By John H. Waters, AIA

When participants of the Frank Lloyd Wright Building Conservancy 2023 conference gather in Minneapolis next month, they will be touring several of Wright’s built works in the area. These buildings include the Lovness Estate (1955), the Neils House (1949), and the Willey House (1933). Sadly, one Wright-designed house they will not be seeing is the one that Wright conceived in 1912 for Francis and Mary Little. Located on a bluff above Lake Minnetonka, this was the second Wright design built for the Littles. The first still stands in Peoria, Illinois. While the stone arch (not designed by Wright) shown in the animation below still stands on the Minnesota site, the second Little House is gone. Conference tour participants will see the site where it once stood.

Destroyed in 1972, the second Little House was the last major Wright-designed structure to be demolished. Before its destruction, many elements of the house were salvaged. Windows and other decorative items can be found in many public and private collections. Three spaces have been recreated in museums. The best-known of these recreations is the living room, installed in the Metropolitan Museum of Art in New York City. The other spaces are the library, installed in the Allentown Art Museum, and the bedroom hallway, installed in the Minneapolis Institute of Art.


The three recreated spaces are the living room (top), library (lower left) and bedroom hallway (lower right). The exhibited spaces are rendered in color, while the rest of the interior is left in half-tone.

In order to better understand how these three spaces fitted into the original structure, I created a digital model of the house. In the process of creating that model, I learned about a significant change Wright made to the house during the process of designing it.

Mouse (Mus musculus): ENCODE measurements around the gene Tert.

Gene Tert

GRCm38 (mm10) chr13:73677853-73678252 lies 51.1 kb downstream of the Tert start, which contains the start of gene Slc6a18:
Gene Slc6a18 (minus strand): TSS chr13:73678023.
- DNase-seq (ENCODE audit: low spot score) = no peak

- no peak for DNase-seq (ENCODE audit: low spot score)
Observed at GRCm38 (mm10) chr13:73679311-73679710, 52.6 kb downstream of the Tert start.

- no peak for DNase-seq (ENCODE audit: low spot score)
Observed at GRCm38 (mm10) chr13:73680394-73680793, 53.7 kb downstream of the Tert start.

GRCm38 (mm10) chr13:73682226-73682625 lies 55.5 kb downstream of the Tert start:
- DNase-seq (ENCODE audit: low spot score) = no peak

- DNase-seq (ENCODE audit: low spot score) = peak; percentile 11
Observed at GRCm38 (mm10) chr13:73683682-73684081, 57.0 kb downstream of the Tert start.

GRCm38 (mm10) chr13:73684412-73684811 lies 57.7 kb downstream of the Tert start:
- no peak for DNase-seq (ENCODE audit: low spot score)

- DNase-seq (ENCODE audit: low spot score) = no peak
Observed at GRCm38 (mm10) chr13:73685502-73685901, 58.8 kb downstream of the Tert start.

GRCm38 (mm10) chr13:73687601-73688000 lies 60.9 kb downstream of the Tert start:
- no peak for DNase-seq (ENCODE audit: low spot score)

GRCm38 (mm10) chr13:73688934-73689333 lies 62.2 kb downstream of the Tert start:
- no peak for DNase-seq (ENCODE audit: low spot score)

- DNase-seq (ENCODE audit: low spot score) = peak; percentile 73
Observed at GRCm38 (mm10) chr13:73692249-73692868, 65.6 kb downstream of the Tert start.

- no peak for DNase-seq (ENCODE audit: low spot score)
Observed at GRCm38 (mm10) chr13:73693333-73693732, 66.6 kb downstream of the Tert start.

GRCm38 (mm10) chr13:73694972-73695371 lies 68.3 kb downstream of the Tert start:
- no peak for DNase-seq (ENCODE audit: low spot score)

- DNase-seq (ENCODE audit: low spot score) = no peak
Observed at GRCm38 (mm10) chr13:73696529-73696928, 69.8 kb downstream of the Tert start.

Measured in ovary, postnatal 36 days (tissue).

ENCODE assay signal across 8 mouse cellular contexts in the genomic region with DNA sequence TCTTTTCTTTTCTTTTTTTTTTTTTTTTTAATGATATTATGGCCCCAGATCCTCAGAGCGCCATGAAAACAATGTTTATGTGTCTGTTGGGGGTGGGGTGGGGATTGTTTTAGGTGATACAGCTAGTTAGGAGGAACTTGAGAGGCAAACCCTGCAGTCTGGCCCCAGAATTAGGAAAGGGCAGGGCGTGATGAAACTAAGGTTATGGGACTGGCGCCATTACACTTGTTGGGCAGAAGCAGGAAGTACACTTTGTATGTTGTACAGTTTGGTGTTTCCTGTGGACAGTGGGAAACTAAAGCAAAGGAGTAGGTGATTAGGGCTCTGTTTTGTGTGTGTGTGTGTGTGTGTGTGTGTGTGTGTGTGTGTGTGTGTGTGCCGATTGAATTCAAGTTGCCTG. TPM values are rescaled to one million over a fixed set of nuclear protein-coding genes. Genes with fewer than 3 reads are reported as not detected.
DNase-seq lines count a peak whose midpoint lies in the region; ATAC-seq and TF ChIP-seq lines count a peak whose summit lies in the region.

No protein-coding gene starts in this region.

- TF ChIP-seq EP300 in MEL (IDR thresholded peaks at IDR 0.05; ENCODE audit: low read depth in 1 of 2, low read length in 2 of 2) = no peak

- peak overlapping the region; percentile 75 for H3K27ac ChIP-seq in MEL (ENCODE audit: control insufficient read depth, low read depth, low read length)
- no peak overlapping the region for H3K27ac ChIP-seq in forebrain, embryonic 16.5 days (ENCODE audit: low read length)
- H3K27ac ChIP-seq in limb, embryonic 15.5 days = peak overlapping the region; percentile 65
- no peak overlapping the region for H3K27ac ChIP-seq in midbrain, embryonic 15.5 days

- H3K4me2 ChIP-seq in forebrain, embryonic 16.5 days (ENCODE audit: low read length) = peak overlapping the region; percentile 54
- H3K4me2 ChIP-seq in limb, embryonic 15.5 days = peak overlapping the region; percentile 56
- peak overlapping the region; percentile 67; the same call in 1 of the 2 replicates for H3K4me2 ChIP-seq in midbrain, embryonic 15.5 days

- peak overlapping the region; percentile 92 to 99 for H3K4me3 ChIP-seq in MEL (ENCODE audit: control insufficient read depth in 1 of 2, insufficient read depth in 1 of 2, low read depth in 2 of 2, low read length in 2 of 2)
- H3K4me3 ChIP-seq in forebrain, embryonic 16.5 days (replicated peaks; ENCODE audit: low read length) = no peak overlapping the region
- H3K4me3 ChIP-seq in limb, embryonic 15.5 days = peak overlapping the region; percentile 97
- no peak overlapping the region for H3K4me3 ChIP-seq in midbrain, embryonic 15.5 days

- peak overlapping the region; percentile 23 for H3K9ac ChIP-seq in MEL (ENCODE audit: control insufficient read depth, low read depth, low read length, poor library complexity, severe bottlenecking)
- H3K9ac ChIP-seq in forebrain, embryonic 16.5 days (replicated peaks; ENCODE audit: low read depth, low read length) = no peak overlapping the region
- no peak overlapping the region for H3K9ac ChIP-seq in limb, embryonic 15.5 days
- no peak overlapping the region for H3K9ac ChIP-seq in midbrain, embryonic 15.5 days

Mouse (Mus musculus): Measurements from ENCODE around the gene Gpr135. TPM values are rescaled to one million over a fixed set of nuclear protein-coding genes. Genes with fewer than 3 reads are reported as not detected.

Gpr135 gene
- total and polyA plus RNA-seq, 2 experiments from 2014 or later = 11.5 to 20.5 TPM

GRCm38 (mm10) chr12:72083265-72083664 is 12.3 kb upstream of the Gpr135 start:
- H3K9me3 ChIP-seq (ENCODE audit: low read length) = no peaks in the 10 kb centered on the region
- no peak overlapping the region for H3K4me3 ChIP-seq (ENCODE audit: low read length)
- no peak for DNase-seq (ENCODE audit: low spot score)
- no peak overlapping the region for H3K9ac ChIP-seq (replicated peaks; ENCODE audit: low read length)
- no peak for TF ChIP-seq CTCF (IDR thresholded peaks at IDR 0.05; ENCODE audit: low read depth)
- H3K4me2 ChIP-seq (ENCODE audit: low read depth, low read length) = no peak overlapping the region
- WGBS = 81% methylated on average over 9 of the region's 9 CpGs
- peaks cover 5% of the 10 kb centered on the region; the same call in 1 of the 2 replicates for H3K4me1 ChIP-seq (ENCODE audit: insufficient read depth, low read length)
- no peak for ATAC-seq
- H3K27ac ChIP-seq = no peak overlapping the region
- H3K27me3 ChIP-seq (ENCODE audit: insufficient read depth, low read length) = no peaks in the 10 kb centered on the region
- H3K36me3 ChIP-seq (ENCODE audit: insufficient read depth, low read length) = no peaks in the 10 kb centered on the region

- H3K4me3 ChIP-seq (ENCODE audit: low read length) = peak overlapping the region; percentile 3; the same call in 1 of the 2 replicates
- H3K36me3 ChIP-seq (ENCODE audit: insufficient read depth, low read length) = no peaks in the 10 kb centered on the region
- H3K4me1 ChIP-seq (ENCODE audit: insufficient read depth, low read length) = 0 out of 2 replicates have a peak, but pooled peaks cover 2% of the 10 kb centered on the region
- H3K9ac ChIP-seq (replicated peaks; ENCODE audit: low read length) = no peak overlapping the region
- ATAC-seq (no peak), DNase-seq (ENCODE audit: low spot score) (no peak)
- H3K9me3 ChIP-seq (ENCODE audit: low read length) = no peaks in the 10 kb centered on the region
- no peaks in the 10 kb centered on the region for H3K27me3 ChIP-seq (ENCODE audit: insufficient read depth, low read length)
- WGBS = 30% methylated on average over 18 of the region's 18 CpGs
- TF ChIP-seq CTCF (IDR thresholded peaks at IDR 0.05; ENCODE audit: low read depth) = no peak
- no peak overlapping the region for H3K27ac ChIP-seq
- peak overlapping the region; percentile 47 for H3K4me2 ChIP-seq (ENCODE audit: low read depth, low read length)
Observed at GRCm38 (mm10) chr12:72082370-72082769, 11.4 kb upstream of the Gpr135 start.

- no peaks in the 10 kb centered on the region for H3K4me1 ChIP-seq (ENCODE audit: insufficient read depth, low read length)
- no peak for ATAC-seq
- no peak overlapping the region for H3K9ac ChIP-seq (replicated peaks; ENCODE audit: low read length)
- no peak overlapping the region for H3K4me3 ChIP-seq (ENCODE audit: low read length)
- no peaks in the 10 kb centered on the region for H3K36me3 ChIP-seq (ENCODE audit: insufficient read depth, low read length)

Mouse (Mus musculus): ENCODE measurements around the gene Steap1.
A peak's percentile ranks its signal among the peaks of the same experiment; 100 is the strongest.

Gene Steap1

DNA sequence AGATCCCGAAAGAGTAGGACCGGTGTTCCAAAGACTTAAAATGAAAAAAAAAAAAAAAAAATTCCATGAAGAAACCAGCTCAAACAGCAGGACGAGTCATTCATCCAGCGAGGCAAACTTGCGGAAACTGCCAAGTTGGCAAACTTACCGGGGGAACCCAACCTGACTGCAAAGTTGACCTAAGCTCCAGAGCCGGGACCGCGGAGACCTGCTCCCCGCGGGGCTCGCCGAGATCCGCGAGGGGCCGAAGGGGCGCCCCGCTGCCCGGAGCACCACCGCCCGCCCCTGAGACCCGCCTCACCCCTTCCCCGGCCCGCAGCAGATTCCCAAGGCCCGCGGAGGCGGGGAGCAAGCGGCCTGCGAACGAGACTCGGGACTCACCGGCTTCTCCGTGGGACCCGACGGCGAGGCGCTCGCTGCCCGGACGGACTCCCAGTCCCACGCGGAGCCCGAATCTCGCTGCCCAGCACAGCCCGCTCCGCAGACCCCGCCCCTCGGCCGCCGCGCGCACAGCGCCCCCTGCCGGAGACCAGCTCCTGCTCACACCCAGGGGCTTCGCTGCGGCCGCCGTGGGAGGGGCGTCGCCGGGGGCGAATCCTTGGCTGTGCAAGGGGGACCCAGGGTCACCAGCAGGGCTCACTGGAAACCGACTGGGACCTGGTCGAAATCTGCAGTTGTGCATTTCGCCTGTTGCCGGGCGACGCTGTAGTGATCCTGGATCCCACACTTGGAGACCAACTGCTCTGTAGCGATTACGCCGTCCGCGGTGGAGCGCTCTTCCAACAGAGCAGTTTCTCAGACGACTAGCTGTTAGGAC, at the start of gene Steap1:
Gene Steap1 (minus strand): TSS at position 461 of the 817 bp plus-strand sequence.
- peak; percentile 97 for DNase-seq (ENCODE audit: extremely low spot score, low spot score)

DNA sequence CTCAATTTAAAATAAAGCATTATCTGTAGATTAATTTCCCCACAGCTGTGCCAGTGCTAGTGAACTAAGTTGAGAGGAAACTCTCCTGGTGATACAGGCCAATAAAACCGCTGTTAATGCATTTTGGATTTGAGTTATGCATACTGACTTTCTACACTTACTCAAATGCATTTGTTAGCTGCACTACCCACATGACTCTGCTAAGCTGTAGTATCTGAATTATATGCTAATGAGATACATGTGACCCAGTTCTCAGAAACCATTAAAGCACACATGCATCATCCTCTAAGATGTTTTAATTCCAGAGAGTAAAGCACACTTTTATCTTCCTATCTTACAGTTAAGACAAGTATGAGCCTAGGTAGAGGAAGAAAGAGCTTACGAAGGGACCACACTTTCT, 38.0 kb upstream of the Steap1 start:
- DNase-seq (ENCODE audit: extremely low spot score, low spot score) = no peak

A Change in Design

As always, my first step in the process of understanding Wright’s buildings is to look at Wright’s drawings. This means examining drawings at the Frank Lloyd Wright Foundation Archive at the Avery Library at Columbia University. These have been made available online through Artstor. There are 52 drawings available for the second Little House. Following these drawings, as well as photos of the house as constructed, I moved forward with constructing the model. The photos were critical to my goal of developing a model of the house as built that was as accurate as possible. One obvious difference between the drawings and the constructed house was that Wright’s initial design included arched upper windows in the living room. As constructed, these windows had rectilinear tops. Referencing the photos, I created what I thought were accurate representations of the square-headed upper windows. It was not until I began examining the drawings of the living room ceiling that I realized I had missed another important, but more subtle modification to the design than the change from arched- to square-headed windows: Wright had changed the number of paired windows on either side of the room from eight pairs to six pairs. This modification led to a significant change in the proportions of the room, as shown in the images below.